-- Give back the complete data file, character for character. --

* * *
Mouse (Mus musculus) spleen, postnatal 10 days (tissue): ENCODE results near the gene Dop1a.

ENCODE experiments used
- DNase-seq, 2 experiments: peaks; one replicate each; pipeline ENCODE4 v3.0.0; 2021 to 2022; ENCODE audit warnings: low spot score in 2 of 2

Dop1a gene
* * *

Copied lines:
Mouse (Mus musculus) spleen, postnatal 10 days (tissue): ENCODE results near the gene Dop1a.

ENCODE experiments used
- DNase-seq, 2 experiments: peaks; one replicate each; pipeline ENCODE4 v3.0.0; 2021 to 2022; ENCODE audit warnings: low spot score in 2 of 2

Dop1a gene